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ARS Home » Southeast Area » Fayetteville, Arkansas » Poultry Production and Product Safety Research » Research » Publications at this Location » Publication #334604

Research Project: Quantifying Air and Water Quality Benefits of Improved Poultry Manure Management Practices

Location: Poultry Production and Product Safety Research

Title: Long-term effects of grazing management and buffer strips on soil erosion from pastures

Author
item Pilon, Cristiane - University Of Arkansas
item Moore, Philip
item Pote, Daniel - Dan
item Pennington, John - Beaver Watershed Alliance
item Martin, Jerry
item Brauer, David - Dave
item Raper, Randy - Oklahoma State University
item Vacant,
item Lee, John - Natural Resources Conservation Service (NRCS, USDA)

Submitted to: Journal of Environmental Quality
Publication Type: Peer Reviewed Journal
Publication Acceptance Date: 12/20/2016
Publication Date: 3/17/2017
Citation: Pilon, C., Moore Jr, P.A., Pote, D.H., Pennington, J.H., Martin, J.W., Brauer, D.K., Raper, R.L., Dabney, S.M., Lee, J. 2017. Long-term effects of grazing management and buffer strips on soil erosion from pastures. Journal of Environmental Quality. 46(2):364-372. doi:10.2134/jeq2016.09.0378.

Interpretive Summary: Cattle grazing increases runoff and subsequent soil erosion in pastures. However, the addition of buffer strips at the edge of field may reduce nutrients and sediment loads from fields to waterways. The goal of this long-term study was to evaluate the impact of grazing management strategies and buffer strips on soil erosion by assessing soil physical properties, hydrology, sediment loads and forage growth from pastures fertilized with broiler litter. This field research was conducted for 12 years on 15 small watersheds. During this period, five management strategies were evaluated; hayed (H), continuously grazed (CG), rotationally grazed (R), rotationally grazed with a buffer strip (RB), and rotationally grazed with a fenced riparian buffer (RBR). Broiler litter was applied each year at a rate of 5.6 Mg ha-1. Bulk density and penetration resistance increased as grazing pressure increased and was highest for continuously grazed watersheds. Runoff volumes, sediment concentrations and sediment loads were lower for hayed watersheds and watersheds that were rotationally grazed with fenced riparian buffers, although values varied over the years. Annual sediment losses at the edge of field increased as runoff increased. Both observed sediment load and that predicted by RUSLE2 indicated that the continuously grazed treatment promoted higher erosion, and fenced riparian buffer strips maintained low erosion in rotational grazing pasture, although RUSLE2 overpredicted sediment loss from CG and H systems. Percent cover and forage production were inversely related to grazing pressure, with hayed watersheds resulting in the highest yields. Converting a pasture to a hay field or utilizing rotational grazing in conjunction with a fenced riparian buffer appear to be the best options for reducing soil erosion and runoff to waterways.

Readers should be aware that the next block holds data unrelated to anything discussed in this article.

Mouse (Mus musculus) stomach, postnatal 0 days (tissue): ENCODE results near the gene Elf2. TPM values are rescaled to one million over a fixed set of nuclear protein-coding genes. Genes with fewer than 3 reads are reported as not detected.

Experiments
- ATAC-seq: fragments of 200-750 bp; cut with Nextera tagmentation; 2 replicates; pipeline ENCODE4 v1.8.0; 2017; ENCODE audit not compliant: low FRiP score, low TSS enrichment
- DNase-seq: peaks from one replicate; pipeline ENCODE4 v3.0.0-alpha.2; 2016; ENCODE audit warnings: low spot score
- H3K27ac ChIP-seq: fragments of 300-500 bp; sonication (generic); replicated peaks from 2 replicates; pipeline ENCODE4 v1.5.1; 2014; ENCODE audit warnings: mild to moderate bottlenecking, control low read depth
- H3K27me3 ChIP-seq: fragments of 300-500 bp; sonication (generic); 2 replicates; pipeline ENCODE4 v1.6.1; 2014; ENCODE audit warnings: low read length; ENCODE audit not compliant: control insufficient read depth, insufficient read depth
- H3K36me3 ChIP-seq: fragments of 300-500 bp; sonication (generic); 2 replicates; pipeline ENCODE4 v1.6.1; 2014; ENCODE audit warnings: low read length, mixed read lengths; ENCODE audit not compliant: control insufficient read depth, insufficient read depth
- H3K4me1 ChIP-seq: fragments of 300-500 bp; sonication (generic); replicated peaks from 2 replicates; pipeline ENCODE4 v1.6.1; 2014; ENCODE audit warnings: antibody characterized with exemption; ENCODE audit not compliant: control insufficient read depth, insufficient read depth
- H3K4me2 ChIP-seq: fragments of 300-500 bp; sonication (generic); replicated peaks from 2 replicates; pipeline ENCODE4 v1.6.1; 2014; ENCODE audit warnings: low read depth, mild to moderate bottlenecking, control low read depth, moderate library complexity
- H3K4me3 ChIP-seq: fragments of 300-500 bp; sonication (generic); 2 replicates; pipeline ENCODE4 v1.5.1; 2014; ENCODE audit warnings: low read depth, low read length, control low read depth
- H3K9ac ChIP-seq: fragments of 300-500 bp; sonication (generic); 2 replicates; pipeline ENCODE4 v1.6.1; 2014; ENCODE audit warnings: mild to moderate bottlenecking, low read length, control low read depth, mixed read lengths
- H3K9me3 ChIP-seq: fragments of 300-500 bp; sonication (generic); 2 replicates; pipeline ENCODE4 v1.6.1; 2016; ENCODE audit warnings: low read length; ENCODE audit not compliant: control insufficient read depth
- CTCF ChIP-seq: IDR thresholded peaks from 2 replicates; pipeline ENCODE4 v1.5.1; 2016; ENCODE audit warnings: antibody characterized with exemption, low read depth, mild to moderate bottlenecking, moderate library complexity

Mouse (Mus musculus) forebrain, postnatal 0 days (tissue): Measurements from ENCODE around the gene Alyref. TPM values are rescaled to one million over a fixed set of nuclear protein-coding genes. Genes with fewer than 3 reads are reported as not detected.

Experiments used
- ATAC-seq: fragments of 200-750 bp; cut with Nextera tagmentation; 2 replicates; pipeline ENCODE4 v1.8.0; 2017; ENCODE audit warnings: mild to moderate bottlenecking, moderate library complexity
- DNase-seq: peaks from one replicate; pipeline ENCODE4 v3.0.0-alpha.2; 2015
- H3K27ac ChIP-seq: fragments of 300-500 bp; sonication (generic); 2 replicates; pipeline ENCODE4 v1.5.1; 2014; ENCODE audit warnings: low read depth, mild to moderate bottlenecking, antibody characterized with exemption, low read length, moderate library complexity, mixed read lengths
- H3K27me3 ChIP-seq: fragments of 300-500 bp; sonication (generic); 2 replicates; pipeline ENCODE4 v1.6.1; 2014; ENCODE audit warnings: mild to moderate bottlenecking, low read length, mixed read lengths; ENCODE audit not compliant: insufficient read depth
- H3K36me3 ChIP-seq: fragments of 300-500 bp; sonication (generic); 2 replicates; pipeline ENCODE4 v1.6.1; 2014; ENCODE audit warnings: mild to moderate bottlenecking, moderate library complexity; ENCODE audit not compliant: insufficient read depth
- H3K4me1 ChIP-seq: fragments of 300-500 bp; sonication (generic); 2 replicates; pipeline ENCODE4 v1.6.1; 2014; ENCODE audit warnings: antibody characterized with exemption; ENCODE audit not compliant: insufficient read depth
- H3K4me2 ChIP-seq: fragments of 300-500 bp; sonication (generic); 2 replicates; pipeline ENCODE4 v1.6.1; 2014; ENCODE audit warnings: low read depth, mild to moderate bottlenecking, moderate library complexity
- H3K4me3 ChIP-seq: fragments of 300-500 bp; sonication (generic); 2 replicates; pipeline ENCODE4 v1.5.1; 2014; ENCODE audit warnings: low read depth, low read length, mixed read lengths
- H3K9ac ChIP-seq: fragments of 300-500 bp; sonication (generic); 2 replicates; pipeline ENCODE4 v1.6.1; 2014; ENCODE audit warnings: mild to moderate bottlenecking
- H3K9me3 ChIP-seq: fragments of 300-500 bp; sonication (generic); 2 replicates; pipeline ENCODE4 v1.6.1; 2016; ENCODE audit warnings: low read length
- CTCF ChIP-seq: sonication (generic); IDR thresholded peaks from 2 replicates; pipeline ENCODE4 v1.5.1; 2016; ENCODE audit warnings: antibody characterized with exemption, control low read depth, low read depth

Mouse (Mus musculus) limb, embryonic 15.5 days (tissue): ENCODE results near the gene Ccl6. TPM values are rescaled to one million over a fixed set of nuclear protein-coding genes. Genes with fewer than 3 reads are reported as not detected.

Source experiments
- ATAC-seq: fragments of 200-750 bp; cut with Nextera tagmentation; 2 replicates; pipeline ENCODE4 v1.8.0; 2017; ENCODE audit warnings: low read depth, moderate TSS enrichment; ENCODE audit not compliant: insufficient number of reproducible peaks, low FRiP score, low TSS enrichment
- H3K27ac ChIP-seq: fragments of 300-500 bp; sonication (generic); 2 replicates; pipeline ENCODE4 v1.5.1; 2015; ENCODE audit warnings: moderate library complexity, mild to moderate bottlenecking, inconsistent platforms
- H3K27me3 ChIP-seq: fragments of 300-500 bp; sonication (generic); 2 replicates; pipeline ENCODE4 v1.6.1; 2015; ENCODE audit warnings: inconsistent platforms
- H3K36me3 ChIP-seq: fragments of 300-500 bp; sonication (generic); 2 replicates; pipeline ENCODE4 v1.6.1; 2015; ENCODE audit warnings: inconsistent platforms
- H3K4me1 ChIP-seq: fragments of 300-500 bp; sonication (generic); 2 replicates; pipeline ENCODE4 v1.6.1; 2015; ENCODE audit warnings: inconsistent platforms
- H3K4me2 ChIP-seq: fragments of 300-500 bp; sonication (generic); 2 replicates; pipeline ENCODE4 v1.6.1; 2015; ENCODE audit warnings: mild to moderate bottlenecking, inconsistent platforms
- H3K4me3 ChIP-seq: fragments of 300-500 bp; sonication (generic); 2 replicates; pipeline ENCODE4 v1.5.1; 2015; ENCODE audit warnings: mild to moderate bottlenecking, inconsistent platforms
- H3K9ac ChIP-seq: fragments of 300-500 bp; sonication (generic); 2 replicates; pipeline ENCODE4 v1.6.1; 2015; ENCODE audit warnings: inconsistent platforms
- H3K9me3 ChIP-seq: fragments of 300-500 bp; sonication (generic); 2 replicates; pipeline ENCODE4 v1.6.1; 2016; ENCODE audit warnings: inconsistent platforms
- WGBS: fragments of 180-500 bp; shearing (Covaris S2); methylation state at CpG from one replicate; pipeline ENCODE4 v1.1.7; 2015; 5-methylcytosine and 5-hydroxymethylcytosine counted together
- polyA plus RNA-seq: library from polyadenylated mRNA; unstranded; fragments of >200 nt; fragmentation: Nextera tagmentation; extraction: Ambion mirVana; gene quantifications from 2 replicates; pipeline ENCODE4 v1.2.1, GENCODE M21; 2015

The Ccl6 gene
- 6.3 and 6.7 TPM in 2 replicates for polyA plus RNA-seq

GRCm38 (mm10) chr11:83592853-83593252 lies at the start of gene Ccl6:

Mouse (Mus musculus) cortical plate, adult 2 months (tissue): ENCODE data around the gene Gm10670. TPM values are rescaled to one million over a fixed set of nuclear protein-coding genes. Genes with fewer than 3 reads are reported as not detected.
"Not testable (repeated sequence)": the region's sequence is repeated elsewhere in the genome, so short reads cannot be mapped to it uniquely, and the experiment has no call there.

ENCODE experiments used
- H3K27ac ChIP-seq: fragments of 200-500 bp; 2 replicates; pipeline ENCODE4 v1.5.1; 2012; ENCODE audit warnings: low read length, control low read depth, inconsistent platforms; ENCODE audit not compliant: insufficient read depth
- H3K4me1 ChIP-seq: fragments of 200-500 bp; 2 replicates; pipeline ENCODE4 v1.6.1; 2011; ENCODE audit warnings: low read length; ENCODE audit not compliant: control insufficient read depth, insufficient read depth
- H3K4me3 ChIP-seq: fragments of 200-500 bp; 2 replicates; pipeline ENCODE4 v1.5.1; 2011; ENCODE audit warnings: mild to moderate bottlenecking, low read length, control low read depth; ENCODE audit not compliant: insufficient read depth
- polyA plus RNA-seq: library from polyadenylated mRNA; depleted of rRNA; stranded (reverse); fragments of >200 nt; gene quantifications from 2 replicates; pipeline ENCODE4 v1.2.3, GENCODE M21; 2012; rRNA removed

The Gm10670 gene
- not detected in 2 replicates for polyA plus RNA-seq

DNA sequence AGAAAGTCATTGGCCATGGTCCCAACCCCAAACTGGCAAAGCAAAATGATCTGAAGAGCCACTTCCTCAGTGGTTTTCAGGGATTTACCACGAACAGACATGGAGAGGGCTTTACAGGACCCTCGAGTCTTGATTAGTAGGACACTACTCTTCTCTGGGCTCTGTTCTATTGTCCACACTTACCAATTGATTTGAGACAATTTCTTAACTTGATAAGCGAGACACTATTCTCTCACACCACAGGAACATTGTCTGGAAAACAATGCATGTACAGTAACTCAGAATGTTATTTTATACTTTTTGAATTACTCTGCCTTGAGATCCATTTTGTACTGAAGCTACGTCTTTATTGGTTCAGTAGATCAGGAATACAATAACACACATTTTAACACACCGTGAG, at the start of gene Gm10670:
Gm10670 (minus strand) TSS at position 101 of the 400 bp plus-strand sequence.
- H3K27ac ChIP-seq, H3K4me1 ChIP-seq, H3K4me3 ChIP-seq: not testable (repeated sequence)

Technical Abstract: High grazing pressure can lead to soil erosion in pastures by compacting soil and increasing runoff and sediment delivery to waterways. Limited information exists on the effects of grazing management and best management practices (BMPs), such as buffer strips, on soil erosion from pastures. The objectives of this research were to evaluate the impact of grazing management strategies and buffer strips on soil erosion by assessing soil physical properties, hydrology, sediment loads and forage growth from pastures fertilized with broiler litter. Field studies were conducted for 12 years on 15 small watersheds. During this period, five management strategies were evaluated; hayed (H), continuously grazed (CG), rotationally grazed (R), rotationally grazed with a buffer strip (RB), and rotationally grazed with a fenced riparian buffer (RBR). Broiler litter was applied each year at a rate of 5.6 Mg ha-1. Bulk density and penetration resistance increased as grazing pressure increased and was highest for continuously grazed watersheds. Runoff volumes, sediment concentrations and sediment loads were lower for hayed watersheds and watersheds that were rotationally grazed with fenced riparian buffers, although values varied over the years. Annual sediment losses at the edge of field increased as runoff increased. Both observed sediment load and that predicted by RUSLE2 indicated that the continuously grazed treatment promoted higher erosion, and fenced riparian buffer strips maintained low erosion in rotational grazing pasture, although RUSLE2 overpredicted sediment loss from CG and H systems. Percent cover and forage production were inversely related to grazing pressure, with hayed watersheds resulting in the highest yields. Converting a pasture to a hay field or utilizing rotational grazing in conjunction with a fenced riparian buffer appear to be the best options for reducing soil erosion and runoff to waterways.